The youthful creators of psychedelic graphics transformed visual communication in the late 1960s. Rejecting the cold precision of modernism, they set off a riotous explosion of ‘hot’ colours and organic forms. You could call it a revolution ...
With the death of David Bowie in January serving to remind us of the imminent passing of the classic rock generation, it’s perhaps unsurprising that 2016 has been characterised by an apparent need to celebrate the highpoints of popular culture past. So, while Punk.London continues to honour the 40th anniversary of punk, much to the chagrin of purists, a new exhibition at the Victoria and Albert Museum takes us back even further to examine the lasting legacy of the tumultuous second half of the 1960s.
The timeline of You Say You Want a Revolution? Records and Rebels 1966–70 begins with what for writer Jon Savage was ‘the year the decade exploded’. But one could argue that, in London at least, the fuse of the more overtly countercultural manifestations of this explosion was lit a year earlier. The sell-out International Poetry Incarnation at the Royal Albert Hall in June 1965 was promoted by the San Francisco-based poet Allen Ginsberg. Featuring readings by Ginsberg himself alongside other beat-era literary figures such as Lawrence Ferlinghetti and Michael Horowitz, the event helped to establish vital links between the emerging proto-hippie scenes in London and the US West Coast.
It was a year later, at the V&A itself, that jazz musician and writer George Melly became aware of the coalescing of a group of young individuals who shared a common look and attitude. Melly was in attendance at that year’s major Aubrey Beardsley retrospective and recalled of the arty young crowd that ‘almost all gave the impression of belonging to a secret society which had not yet declared its aims or intentions’.
The Acid Test poster, designed by Wes Wilson, 1966
Melly, who subsequently dubbed this group ‘the underground’, was one of the first commentators to write seriously about pop culture, and having stumbled into the presence of this secret society, he went on to note that ‘the underground is the first of the pop explosions to have evolved a specifically graphic means of expression’. By the time Melly wrote this in 1967, this means of expression had already erupted out of the underground and into wider public consciousness amid a blaze of vividly coloured concert posters, album covers and magazine layouts. But in terms of the common visual aesthetic of these artefacts, it is significant that Melly first identified an emerging psychedelically inspired subculture at an Aubrey Beardsley display. The work of Beardsley, alongside that of William Blake, the Pre-Raphaelites, Arthur Rackham, John Tenniel (original illustrator of Alice in Wonderland) and others, would go on to strongly inform the aesthetic of British psychedelia.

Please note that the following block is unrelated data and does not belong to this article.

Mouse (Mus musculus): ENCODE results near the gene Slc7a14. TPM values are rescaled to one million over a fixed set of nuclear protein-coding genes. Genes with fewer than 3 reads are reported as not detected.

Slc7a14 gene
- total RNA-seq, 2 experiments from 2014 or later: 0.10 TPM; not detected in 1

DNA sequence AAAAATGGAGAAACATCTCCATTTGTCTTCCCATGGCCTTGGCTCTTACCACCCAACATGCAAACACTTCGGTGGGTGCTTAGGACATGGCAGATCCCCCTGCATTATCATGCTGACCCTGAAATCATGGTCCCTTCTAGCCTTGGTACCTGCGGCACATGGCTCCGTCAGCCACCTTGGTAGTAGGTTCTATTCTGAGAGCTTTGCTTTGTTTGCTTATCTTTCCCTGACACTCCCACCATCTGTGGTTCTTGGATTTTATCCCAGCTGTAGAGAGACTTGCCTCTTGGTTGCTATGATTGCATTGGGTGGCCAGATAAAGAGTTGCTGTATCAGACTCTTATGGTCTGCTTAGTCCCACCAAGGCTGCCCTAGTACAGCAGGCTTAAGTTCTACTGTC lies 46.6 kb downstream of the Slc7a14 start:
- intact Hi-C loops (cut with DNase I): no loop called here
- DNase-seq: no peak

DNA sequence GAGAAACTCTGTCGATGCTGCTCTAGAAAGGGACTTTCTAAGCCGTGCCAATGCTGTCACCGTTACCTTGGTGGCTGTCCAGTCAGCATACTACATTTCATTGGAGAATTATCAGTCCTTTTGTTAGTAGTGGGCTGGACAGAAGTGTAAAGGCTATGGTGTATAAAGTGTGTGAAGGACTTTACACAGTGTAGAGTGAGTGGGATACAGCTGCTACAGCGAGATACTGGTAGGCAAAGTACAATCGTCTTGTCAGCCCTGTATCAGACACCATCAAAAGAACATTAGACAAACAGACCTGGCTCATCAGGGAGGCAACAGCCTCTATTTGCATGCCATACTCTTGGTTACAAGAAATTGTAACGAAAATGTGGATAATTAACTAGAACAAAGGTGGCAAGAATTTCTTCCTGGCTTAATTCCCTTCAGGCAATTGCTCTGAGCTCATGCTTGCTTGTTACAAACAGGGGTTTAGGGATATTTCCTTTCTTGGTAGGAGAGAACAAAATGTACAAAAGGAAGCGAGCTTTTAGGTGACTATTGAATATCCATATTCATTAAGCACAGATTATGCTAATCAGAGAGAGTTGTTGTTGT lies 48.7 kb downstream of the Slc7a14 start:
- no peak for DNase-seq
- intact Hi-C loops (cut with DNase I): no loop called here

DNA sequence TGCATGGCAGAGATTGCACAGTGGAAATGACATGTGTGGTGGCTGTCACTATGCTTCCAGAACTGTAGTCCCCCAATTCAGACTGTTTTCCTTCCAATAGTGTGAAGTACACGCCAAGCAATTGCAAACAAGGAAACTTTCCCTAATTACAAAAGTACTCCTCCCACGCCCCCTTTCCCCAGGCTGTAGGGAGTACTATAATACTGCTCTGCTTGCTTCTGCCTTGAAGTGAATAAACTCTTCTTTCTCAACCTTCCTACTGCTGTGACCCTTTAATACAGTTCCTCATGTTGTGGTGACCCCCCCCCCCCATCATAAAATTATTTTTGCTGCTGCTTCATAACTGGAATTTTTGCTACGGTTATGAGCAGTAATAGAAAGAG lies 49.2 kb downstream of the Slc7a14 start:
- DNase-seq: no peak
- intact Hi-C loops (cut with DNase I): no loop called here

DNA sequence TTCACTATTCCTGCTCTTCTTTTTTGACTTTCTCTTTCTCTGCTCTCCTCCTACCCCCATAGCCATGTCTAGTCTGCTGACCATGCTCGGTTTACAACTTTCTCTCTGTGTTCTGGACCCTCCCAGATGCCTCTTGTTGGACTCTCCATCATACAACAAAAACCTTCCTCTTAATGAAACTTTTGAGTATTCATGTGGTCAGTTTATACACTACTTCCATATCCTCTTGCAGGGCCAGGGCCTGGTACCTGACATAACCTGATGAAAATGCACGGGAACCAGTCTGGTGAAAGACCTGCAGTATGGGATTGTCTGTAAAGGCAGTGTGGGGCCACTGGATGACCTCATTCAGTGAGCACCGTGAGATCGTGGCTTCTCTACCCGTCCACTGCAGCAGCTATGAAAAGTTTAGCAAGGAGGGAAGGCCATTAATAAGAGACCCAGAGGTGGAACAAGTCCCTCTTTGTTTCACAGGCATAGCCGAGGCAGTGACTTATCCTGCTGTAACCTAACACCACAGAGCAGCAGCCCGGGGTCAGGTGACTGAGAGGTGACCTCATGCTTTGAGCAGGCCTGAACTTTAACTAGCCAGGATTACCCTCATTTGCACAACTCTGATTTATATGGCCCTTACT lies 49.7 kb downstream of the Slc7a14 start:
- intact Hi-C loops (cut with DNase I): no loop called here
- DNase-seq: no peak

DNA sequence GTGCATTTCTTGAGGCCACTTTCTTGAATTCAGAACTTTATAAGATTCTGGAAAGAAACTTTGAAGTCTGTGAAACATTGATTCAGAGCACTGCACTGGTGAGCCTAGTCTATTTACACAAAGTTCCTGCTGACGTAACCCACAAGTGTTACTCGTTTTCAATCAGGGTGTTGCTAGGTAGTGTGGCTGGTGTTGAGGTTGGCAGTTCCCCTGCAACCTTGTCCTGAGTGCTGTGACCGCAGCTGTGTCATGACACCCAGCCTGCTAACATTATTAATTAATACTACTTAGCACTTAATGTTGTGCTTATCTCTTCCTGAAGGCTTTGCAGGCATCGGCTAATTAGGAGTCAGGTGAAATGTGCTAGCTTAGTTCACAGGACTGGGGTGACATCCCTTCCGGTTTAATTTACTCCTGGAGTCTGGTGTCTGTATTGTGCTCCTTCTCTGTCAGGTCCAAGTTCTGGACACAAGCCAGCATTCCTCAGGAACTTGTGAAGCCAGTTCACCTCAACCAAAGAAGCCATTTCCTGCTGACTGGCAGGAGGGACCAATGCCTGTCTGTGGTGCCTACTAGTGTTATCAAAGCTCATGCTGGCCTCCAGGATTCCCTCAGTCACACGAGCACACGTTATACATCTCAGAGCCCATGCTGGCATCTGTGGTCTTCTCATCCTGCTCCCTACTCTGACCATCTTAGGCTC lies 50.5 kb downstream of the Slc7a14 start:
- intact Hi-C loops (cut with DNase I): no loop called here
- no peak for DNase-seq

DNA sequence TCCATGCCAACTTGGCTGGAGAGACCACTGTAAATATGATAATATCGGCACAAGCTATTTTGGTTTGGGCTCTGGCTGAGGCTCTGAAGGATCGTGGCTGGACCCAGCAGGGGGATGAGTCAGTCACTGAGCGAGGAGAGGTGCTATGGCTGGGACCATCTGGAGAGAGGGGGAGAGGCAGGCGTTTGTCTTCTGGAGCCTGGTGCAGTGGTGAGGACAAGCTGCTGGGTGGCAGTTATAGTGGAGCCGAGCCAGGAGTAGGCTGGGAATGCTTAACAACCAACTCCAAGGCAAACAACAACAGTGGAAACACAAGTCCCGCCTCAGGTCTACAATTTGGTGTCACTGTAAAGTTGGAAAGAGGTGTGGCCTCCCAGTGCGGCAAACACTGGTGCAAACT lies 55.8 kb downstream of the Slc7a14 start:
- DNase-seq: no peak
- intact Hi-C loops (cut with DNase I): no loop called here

Just as the Beardsley retrospective served as a kind of coming-out party for London’s pop-cultural avant garde, over on America’s West Coast, an exhibition called Jugendstil & Expressionism in German Posters was held at the University of California and at Pasadena Art Museum from late 1965 onwards. This exhibition of Teutonic art nouveau had a similarly huge impact on the visual aesthetic of the American psychedelic underground, which was eventually to consolidate around Haight-Ashbury in 1967.
While London and San Francisco operated as the dual epicentres of psychedelic-inspired cultural production, there were a number of marked stylistic differences, both musically and visually, between the British and US protagonists. Such differences were numerous and nuanced, but on the whole British psychedelia tended to be a more whimsical affair than its more politically engaged US counterpart. Indeed, with LSD held to offer an understanding of unconscious processes formed in early childhood, hallucinogenic experimentation among British musicians seemed more inclined to draw them back to the nonsense verse of Edward Lear than the acid evangelism of Timothy Leary.
Concert poster for Captain Beefheart & His Magic Band at the Fillmore Auditorium, by Wes Wilson, 1966
Irrespective of such differences, in terms of graphic output, practitioners in both countries were of a common mind in performing a ‘headlong leap over almost the entirety of modernism’, in the words of art critic Jean-Pierre Criqui. Indeed, in consciously drawing from such pre-modern influences, the so-called ‘love generation’ was in effect rejecting modernity itself, and reacting against the increasingly technocratic nature of Western society. In the UK, artists such as Martin Sharp and Hapshash and the Coloured Coat were eschewing Harold Wilson’s technological optimism in favour of bucolic visions of the past.
The situation in the US may have been more visceral – curator and author Amélie Gastaut describes the hippie movement as nothing less than ‘the extreme expression of a break with society, caused by a crisis in American moral and political values’ and brought to a head by the Vietnam War – but in purely graphic design terms, the aesthetic of psychedelic artists such as Rick Griffin and Stanley Mouse constituted the extreme expression of a break with the tenets of formal modernism.